But most experts said there's reason to think you probably won't be a masters champion if you do your first exercising in your 60s or 70s because you're starting so far behind. It's easier to maintain strength and fitness than it is to increase it, said Thomas Buford, director of the University of Alabama-Birmingham's Center for Exercise Medicine. "Most of what we're talking about is preventing decline," he said.

It is true that some fitness fanatics enter their retirement years with bad knees and ACLs or pain from traumatic injuries that limit their activity. Sedentary people who are not obese could have healthier joints and fewer injuries. But the joints of non-exercisers could also have suffered from the lack of strong supportive muscles and from obesity. Sedentary people have more back trouble and more cardiovascular problems that can limit capacity. They are more likely to have fat deposits in their muscles that make contractions less effective.

Whether we exercise or not, we lose muscle mass over time. You don't have to have big muscles to be strong, but experts said mass correlates with strength. There's a limit to how much you can bulk up an old muscle, but you can make it stronger.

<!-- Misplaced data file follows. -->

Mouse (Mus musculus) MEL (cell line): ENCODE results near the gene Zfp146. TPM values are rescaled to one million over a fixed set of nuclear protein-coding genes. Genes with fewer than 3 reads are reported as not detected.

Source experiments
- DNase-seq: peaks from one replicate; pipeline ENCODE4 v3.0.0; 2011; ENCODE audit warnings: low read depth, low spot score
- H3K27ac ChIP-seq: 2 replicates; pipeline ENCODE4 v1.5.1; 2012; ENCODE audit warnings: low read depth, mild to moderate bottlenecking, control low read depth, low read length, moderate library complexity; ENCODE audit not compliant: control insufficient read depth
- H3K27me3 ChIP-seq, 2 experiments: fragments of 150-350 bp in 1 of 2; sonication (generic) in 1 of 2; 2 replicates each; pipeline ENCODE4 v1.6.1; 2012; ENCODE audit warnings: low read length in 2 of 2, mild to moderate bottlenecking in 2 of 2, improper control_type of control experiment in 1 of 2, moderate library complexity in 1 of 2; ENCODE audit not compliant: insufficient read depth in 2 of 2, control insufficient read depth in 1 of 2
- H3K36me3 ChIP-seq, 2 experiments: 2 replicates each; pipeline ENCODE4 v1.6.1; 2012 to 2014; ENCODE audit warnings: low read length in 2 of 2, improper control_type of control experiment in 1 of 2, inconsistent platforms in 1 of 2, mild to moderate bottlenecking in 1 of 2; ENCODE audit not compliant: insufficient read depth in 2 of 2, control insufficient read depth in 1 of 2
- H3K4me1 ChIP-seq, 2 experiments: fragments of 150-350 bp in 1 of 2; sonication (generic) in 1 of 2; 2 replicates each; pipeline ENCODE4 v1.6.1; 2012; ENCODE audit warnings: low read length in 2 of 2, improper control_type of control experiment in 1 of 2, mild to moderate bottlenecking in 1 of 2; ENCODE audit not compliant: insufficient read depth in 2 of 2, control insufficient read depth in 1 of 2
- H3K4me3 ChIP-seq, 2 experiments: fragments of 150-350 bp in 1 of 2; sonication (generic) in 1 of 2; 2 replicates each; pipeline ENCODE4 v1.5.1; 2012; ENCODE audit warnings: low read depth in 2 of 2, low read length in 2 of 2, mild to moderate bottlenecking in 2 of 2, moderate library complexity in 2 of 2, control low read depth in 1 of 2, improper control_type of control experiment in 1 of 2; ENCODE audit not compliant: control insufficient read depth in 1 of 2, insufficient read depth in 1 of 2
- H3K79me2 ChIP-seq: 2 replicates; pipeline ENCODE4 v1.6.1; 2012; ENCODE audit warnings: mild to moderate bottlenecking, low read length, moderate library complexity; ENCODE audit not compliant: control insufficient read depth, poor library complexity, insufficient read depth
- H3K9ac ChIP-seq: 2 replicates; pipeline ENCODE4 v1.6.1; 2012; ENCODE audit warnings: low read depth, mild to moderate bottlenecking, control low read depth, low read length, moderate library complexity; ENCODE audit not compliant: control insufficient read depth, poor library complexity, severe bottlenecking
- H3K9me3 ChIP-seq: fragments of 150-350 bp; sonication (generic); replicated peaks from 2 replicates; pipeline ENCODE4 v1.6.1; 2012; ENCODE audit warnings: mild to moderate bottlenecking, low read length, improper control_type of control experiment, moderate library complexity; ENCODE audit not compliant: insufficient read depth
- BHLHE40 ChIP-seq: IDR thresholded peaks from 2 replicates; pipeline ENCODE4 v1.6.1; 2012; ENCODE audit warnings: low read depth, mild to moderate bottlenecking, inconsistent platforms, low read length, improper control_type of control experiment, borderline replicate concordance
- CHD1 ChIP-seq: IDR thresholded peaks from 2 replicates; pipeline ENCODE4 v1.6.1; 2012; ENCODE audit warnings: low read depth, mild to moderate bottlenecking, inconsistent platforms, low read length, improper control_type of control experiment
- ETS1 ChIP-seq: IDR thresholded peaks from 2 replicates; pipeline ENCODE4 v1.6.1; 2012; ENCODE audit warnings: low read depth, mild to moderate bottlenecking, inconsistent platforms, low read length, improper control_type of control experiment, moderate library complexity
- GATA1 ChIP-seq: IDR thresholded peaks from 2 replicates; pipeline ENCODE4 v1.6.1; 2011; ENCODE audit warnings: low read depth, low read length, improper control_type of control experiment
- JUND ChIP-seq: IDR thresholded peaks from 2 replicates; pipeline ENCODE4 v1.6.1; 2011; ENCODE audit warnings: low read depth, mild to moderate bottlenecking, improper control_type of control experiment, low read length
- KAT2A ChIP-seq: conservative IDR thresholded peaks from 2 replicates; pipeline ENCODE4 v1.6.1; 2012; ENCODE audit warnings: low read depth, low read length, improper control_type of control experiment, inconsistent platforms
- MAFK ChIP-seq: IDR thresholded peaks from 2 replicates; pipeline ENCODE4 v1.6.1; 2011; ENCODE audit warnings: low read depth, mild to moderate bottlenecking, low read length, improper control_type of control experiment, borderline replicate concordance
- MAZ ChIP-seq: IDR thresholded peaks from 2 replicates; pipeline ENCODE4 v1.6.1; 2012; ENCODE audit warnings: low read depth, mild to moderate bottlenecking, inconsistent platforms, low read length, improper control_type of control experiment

The composition of muscle changes, with fewer and shorter fibers. In heavier, more sedentary people, fat deposits can make muscle look like marbled steak. Trappe said the muscle cells become less able to process energy. Paul Coen, an exercise physiologist for AdventHealth in Orlando, said the ability to use protein from food for muscle building is blunted in aging bodies. Older people also have fewer mitochondria, which facilitate muscle contractions.

All of these problems are worse in sedentary people. Some can be improved with exercise.

LeBrasseur said people who study muscles have long been consumed with in muscle mass, but are starting to look at other factors. "Have we oversold the importance of building mass as opposed to building muscle quality?" he wonders.

By that, he means that muscles don't operate independently. They need a good blood supply and well-connected nerves that tell them when to contract and relax. These things decline with age, too, and they decline more in people who haven't exercised.

A healthy brain is key to strong muscles because that's where the signals that control muscles start, said Brian Clark, an Ohio University who directs the Ohio Musculoskeletal and Neurological Institute. "The muscles are the puppets of the nervous system," he said. Our brains typically atrophy with age and that affects parts that control motor function as well as thinking. This can make habitual motions like walking more challenging, a reason that older people find it harder to walk while checking their phones than their grandchildren do. Nerves are also dying, and they become less connected.

The best activity for your brain is aerobic exercise. However, weightlifting can slowly build better connections between nerves and muscles. In fact, much of the improvement that sedentary people experience during the first eight weeks of lifting weights is due to this improved neuromuscular coordination, LeBrasseur said.